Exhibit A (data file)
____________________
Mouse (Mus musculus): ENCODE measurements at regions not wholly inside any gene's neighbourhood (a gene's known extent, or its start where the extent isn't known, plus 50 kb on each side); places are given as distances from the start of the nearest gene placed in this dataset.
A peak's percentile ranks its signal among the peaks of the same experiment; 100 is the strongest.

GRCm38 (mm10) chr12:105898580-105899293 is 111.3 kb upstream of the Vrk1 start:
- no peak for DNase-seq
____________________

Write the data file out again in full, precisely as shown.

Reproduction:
Mouse (Mus musculus): ENCODE measurements at regions not wholly inside any gene's neighbourhood (a gene's known extent, or its start where the extent isn't known, plus 50 kb on each side); places are given as distances from the start of the nearest gene placed in this dataset.
A peak's percentile ranks its signal among the peaks of the same experiment; 100 is the strongest.

GRCm38 (mm10) chr12:105898580-105899293 is 111.3 kb upstream of the Vrk1 start:
- no peak for DNase-seq